Category Archives: Parlour


Gyrus is the editor and psychonaut behind Dreamflesh, a dynamic webzine that explores the overlapping and often hard to articulate layers of the human psyche. First conceived in the 2000s, Dreamflesh has been a boon to readers interested in consciousness, ecology, and politics for over a decade. The project has many offshoots, one of which is North: The Rise and Fall of the Polar Cosmosa book described as unveiling “the story of cosmology as a crucible for and mirror of the contours of the spirit, and the power structures of society”.

But North and Dreamflesh are not the only publications Gyrus has under his belt. More articles are slated for 2017 and beyond, and Gyrus has recently revamped the Dreamflesh website to address what he believes are the significant existential challenges of the present age. We spoke to Gyrus to learn more about his approach to world mythology, art, and spirituality.

 The Custodian: Can you tell us more about your “gnostic experiences” on Ilkley Moor that inspired you to write North?

 Gyrus: North became a very different beast, in its eventual incarnation, from the inklings I had of it on Ilkley Moor two decades ago. The full scope of the follow-up research and thinking ended up radically reframing those early experiences. But at the time, these experiences gave me the idea that the spinning of the sky around the north pole star formed a kind of primary cosmic image for humans. Something connected to the dome of the skull and the swirl of the hair, a resonance which formed the symbolic scaffolding for our sense of bodily unity with the cosmos. The first wave of research following this intuition overwhelmed me with the sense that I’d hit a very potent vein.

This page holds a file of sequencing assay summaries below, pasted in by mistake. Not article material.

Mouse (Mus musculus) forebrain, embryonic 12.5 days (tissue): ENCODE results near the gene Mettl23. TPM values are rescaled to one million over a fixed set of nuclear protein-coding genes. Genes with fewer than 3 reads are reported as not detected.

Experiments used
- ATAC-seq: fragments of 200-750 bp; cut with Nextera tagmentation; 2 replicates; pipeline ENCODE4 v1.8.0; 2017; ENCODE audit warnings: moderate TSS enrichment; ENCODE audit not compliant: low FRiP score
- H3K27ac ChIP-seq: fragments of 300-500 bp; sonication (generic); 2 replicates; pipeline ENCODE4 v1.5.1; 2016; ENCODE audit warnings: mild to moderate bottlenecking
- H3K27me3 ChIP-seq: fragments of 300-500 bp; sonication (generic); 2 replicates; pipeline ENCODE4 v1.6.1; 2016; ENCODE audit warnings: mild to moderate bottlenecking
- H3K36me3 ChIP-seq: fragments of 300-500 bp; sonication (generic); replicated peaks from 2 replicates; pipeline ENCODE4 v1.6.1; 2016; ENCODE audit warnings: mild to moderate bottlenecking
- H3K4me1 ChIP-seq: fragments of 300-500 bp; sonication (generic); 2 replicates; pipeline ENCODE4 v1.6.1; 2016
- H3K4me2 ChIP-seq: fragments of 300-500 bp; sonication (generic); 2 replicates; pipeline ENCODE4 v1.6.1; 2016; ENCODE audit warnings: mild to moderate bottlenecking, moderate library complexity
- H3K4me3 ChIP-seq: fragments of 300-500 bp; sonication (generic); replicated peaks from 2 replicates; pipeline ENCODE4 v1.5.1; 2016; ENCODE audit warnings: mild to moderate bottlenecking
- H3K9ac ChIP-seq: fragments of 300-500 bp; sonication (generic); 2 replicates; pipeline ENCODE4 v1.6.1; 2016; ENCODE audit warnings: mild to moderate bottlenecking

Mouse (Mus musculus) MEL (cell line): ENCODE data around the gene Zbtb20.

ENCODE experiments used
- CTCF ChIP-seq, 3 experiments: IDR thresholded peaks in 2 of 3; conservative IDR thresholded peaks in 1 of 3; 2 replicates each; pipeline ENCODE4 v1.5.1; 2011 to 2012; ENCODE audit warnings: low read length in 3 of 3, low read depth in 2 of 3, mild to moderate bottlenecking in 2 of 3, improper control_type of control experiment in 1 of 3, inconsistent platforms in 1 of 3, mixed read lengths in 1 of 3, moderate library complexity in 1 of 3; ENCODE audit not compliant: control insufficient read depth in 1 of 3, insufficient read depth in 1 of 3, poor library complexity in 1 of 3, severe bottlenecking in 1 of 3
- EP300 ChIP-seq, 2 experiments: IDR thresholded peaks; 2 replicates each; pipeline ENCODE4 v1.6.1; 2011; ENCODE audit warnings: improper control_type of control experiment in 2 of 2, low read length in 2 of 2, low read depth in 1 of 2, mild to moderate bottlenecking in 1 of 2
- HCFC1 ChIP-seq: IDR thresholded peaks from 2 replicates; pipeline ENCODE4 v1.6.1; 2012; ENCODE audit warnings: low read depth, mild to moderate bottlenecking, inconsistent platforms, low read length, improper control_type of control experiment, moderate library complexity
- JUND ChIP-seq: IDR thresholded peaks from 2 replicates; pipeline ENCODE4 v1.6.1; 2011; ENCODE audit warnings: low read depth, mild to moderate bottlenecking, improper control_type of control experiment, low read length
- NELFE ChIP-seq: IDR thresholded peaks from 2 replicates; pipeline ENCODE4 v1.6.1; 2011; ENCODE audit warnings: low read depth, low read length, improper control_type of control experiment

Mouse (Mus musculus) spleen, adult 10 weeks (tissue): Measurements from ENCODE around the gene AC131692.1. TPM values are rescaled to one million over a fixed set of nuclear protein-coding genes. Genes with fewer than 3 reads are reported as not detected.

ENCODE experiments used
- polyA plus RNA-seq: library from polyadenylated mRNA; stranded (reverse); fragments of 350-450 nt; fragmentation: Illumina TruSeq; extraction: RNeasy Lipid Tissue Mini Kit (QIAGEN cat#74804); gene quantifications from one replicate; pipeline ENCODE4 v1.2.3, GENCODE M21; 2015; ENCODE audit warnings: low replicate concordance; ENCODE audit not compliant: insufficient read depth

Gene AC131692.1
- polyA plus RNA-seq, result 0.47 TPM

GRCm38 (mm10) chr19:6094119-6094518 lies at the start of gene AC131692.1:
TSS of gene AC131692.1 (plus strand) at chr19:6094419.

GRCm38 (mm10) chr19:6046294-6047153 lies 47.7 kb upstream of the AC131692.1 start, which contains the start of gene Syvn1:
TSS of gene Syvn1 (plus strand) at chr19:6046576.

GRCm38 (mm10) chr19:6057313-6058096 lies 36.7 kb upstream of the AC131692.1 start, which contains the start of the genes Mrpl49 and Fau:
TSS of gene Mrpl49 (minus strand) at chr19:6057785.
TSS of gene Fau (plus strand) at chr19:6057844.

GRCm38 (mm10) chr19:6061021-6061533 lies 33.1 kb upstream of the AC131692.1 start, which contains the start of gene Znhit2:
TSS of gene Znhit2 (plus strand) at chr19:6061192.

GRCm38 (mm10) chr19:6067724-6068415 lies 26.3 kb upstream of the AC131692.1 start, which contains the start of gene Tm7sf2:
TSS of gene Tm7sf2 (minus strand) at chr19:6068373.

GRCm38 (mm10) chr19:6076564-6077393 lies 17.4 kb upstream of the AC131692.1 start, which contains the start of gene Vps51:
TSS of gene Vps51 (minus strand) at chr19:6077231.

Actually the “gnostic” label, in the strict sense of transcendent grokking, is slightly misleading in retrospect. My obsession was to weave visionary experience into the fabric of scholarly research, and because I’d just emerged from academia, the heretically non-academic component seemed primary. But looking back, more important than the visionary experiences per se was the entire field that manifested in the relationship between dreams, synchronicities, rituals, the landscape, and book-based learning. I imagine this would be true for many historical Gnostics too, but for me this was ultimately scholarly, in that speculation was bounded by the known facts.

I’ve just re-read David Abram’s superb The Spell of the Sensuous, which suggests that our original animistic relationship to nature was lost through it being transformed into a relationship with the written word. The language of the birds fell silent as we invested our own externalised thoughts with a voice, a voice which spoke from dead pages that formerly supported the whispering of the leaves in the wind. Now obviously, being able to immerse back into that wordless world of natural voices is a wonderful thing. But stepping back with just one foot, keeping the other firmly in the Gutenberg galaxy, is also extremely interesting. Something sentient seems to rise up and busy itself forging connections in the space between the library and the moor.

The Parish Church at Ilkley. Image via Ilkley: Ancient and Modern (1885).